Does Home Insurance Cover Tree Removal After a Storm?
Does Home Insurance Cover Tree Removal After a Storm?
Homeowners insurance pays for tree removal following a storm in most cases, but not all. What causes the tree to fall, as well as where it lands, determines whether your homeowners insurance company will foot the bill.
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When does homeowners insurance cover tree removal after a storm?
Whether you are covered for tree removal by your homeowners insurance depends on the cause of the tree collapse, as well as where it falls.
Cause of tree falling
Tree removal covered?
|Fire, lightning, etc.*||Yes|
|Storm, hail, ice||Only if it falls on your house|
*Also includes explosion, riot, aircraft, vehicles not owned by you, vandalism and theft.
If a storm blows a tree onto your home or any other structure, like a shed, the cost of the tree's removal would be covered.
On the other hand, if a storm blows a tree into your yard and it doesn't destroy any structures, your insurance company would not cover the cost of removal.
If the cause of the collapse is fire, lightning, explosion, riot, aircraft, vehicles not owned by you, vandalism or theft, however, the tree removal would be covered whether it lands on your home or in empty space.
Another cause that generally isn't covered is if a tree falls due to natural causes like age or rot. Insurance companies don't cover events that are considered preventable, and insurers may determine that you should have removed the tree before the storm.
If a tree falls due to an earthquake or flood, you need to have separate flood insurance and earthquake insurance policies. Damage from these events is not covered under a standard homeowners policy.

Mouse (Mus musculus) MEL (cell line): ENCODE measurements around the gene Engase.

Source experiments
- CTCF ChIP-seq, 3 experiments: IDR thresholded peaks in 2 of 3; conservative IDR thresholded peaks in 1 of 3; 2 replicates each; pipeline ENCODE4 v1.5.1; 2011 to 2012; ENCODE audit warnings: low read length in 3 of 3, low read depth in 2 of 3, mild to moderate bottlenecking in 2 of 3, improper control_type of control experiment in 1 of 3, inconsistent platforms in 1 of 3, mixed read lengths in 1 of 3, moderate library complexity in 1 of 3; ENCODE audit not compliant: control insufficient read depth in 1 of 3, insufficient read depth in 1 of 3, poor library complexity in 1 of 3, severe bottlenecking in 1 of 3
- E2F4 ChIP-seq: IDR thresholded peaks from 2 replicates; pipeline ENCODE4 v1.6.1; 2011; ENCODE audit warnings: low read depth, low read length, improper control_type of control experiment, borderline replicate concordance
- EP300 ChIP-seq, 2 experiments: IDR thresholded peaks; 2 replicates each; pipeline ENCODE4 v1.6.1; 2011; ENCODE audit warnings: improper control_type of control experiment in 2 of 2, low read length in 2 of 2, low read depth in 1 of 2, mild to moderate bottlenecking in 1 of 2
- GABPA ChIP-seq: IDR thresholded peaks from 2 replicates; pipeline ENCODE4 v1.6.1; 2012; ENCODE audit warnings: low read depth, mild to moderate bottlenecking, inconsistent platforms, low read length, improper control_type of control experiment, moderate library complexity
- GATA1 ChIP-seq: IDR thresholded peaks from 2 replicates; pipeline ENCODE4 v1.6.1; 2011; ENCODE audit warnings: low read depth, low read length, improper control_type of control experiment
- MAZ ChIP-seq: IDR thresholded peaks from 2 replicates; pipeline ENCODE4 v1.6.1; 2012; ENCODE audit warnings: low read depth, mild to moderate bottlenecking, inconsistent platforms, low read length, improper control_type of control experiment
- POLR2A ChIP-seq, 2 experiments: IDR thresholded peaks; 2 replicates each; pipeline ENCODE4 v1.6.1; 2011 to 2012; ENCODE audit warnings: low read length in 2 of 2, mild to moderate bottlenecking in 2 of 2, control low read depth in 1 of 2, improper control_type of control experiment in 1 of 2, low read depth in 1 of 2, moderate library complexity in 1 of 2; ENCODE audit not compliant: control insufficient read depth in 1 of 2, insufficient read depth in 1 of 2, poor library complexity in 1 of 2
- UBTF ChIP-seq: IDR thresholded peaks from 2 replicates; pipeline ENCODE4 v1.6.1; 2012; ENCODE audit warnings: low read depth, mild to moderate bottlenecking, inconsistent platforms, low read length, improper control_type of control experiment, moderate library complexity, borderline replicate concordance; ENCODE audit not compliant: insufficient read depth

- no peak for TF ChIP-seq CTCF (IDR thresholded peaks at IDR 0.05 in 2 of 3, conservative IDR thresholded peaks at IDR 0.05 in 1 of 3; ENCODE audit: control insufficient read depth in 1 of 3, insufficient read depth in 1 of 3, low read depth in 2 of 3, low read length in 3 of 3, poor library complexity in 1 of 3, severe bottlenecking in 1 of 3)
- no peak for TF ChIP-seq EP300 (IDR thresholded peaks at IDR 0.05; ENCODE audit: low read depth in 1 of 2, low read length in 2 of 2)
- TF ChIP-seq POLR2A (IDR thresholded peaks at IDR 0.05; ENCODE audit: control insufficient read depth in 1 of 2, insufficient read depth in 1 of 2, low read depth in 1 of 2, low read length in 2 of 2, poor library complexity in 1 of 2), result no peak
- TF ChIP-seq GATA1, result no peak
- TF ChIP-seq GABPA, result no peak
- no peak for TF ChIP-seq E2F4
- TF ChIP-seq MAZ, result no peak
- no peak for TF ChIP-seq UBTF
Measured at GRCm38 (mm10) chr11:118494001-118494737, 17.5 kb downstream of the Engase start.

If a tree originates in your neighbor's yard and falls onto your yard or home, your homeowners insurance company would still cover the removal for all of the same reasons discussed above. In this case, however, your insurer may try to recoup its losses from your neighbor's insurance company.
Lastly, if a tree falls on your car, your insurer will likely only cover its removal if it was caused by fire, lightning, explosion, riot, aircraft, vehicles not owned by you, vandalism or theft — and not a storm. Cars are typically excluded from homeowners insurance policies, so a car would likely be treated the same as "empty space" if a tree falls on it.
Depending on the situation, you'd also likely be covered by comprehensive car insurance.
How much does insurance pay toward tree removal?
There is a cap to how much your insurer will spend on tree removal. That limit is usually 5% of your total dwelling coverage. So if your dwelling coverage limit is $250,000, you would be entitled to up to $12,500 for debris and tree removal.
There is a caveat though: insurers often won't spend more than $500 per tree. So if four trees fall on your lawn, the insurer will likely only pay a maximum of $2,000 — or $500 for each tree. The cost of removing a fallen tree is typically between $85 and $300, so the coverage should be adequate. As for damage to your home, you would be covered for the full extent of your dwelling coverage.